in a radar image as difficult and ignore them during evaluation. Humans typically detect such roosts by looking at adjacent frames. As discussed previously (Fig. 3), evaluation is unreliable when user labels have different labeling styles. To address this we propose an evaluation metric (“+User”) that rescales predictions on a per-user basis prior to computing MAP. Scaling factors are estimated following the same procedure used to initialize variational EM. This assumes that the user information is known for the test set, where it is only used for rescaling predictions, and not by the detector.

Results: Roost Detector and User Model

Tab. 1 shows the performance of various detectors across radar stations. We trained two detector variants, one a standard Faster R-CNN, and another trained with the variational EM algorithm. We evaluated the detectors based on whether annotation bias was accounted for during testing (Tab. 1, “+User”).

The noisy annotations cause inaccurate evaluation. A large number of the detections on KDOX are misidentified as negatives because of the low overlap with the annotations, which are illustrated in Fig. 3, leading to a low MAP score of 9.1%. This improves to 44.8% when the annotation biases are accounted for during testing. As a sanity check we trained and evaluated a detector on annotations of a single user on KDOX and found its performance to be in the mid fifties. However, the score was low when this model was evaluated on annotations from other users or stations.

The detector trained jointly with user-models using variational EM further improves performance across all stations (Tab. 1, “+EM+User”), with larger improvements for stations with less training data. Overall MAP improves from 44.2% to 45.5%. To verify the statistical significance of this result, we drew 20 sets of bootstrap resamples from the entire test set (contains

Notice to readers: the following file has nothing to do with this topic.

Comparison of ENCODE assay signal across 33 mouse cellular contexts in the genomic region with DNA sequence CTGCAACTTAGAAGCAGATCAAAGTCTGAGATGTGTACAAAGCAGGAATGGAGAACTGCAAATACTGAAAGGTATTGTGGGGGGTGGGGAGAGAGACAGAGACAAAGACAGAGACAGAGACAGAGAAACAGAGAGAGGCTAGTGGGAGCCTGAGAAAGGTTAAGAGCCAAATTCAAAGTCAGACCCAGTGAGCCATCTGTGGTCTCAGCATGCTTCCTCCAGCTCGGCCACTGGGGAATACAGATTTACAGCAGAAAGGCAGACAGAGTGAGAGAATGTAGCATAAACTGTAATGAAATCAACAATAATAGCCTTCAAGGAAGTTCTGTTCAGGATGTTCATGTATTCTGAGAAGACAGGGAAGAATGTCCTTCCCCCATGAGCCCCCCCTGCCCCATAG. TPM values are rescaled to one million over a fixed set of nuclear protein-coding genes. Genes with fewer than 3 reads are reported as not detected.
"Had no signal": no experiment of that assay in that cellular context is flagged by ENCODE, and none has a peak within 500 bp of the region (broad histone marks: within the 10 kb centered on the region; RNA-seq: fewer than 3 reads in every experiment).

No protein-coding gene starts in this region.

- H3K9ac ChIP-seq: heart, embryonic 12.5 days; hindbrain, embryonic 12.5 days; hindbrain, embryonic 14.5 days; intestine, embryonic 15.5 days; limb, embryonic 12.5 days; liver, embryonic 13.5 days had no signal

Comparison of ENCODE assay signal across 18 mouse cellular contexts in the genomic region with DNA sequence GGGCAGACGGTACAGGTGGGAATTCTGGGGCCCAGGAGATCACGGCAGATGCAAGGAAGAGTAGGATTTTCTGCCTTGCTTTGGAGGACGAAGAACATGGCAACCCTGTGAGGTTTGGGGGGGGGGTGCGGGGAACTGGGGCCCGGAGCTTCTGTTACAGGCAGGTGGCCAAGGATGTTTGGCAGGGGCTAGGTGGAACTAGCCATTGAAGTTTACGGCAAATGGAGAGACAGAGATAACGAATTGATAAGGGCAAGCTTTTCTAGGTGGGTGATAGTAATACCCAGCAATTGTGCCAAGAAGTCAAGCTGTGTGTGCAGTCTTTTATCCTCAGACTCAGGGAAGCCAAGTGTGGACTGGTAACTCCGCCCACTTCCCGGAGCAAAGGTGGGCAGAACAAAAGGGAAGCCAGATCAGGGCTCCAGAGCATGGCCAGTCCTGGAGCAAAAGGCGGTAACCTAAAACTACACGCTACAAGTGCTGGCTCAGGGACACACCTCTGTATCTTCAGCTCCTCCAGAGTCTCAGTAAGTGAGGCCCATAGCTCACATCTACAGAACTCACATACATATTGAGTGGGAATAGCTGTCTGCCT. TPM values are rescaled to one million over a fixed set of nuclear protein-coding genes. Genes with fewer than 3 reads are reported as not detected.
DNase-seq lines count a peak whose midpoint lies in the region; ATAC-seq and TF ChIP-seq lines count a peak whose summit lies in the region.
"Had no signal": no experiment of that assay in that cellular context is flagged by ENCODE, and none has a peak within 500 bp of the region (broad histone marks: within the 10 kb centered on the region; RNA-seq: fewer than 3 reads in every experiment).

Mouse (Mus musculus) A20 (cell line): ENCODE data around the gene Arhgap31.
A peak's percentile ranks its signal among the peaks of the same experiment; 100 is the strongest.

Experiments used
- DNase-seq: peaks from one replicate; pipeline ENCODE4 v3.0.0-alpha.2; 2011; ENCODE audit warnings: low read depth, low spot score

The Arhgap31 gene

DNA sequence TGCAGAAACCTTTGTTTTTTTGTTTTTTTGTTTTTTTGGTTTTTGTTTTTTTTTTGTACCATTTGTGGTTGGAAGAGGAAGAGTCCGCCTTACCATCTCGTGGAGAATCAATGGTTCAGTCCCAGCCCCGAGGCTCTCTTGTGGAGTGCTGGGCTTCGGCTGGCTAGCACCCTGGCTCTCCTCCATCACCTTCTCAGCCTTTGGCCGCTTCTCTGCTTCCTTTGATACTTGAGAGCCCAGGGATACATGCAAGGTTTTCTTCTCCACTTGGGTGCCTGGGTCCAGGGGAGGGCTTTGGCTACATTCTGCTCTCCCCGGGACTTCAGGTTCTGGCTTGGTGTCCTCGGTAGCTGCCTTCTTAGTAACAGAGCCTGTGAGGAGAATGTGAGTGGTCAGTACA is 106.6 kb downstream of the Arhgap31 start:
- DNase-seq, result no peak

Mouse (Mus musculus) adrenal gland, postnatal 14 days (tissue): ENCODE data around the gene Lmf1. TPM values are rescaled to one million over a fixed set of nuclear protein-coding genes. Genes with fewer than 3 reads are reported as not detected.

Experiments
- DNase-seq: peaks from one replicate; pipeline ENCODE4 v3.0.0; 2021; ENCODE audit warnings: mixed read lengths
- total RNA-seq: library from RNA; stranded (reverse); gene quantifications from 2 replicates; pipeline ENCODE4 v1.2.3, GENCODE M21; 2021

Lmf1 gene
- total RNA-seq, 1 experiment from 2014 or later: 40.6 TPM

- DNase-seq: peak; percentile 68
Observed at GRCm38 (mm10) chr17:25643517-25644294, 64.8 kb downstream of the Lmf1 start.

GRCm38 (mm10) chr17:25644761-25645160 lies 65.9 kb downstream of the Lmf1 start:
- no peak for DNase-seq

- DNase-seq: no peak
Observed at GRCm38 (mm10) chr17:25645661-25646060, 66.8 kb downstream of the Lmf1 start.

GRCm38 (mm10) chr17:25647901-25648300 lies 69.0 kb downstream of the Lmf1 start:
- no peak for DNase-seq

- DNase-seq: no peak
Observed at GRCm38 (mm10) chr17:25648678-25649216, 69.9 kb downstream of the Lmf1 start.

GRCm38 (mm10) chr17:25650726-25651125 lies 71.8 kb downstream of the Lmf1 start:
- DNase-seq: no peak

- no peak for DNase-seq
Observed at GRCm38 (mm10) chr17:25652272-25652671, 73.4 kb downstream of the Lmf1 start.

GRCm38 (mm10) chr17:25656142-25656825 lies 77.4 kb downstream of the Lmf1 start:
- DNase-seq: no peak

images), computed the MAP of the model trained with EM and without EM on each set. The mean and standard error of MAPs for the model trained with EM are 45.5% and 0.12% respectively, while they are 44.4% and 0.11% for the model trained without EM.

Station Test Train R-CNN +User +EM+User
KMLB 9133 19998 47.5 47.8 49.2
KTBW 7195 16382 47.3 50.0 50.8
KLIX 4077 10192 32.4 35.1 35.7
KOKX 1404 2994 23.2 27.3 29.9
KAMX 860 1898 29.9 30.8 31.6
KDOX 639 902 9.1 44.8 50.2
KLCH 112 441 32.1 39.8 43.1
entire 23.7k 53.6k 41.0 44.2 45.5
Table 1: Roost detection MAP for detector variants.

Results: Tracking and Rescoring

After obtaining the roost detections from our single-frame detector, we can apply our roost tracking model to establish roost tracks over time. Fig. 4 shows an example radar sequence where roost detections have been successfully tracked over time and some false positives removed. We also systematically evaluated the tracking and rescoring model on scans from the KOKX station. For this study we performed a manual evaluation of the top 800 detections before and after the contextual rescoring. Manual evaluation was necessary due to human labeling biases, especially the omission of labels at the beginning or end of a roost sequence when roost signatures are not as obvious. Fig. 4, middle panel, shows that the tracking and rescoring improves the precision across the entire range of . Our tracking model also enables us to study the roost dynamics over time (see Sec. 5 and Fig. 4 right panel).

Figure 4: Left: tracking example, with raw detections (top) and track (bottom). Transient false positives in several frames lead to poor tracks and are removed by the rescoring step. Middle: precision@k before and after rescoring. Right: Roost radius relative to time after sunrise.

5 Case study

Figure 5: Tree Swallow fall migration in 2013. The color circles show detected roost locations with each half-month period. The location of each roost is determined by the center of the first bounding box in the track, when the airborne birds are closest to their location on the ground. Faint gray triangles show radar station locations.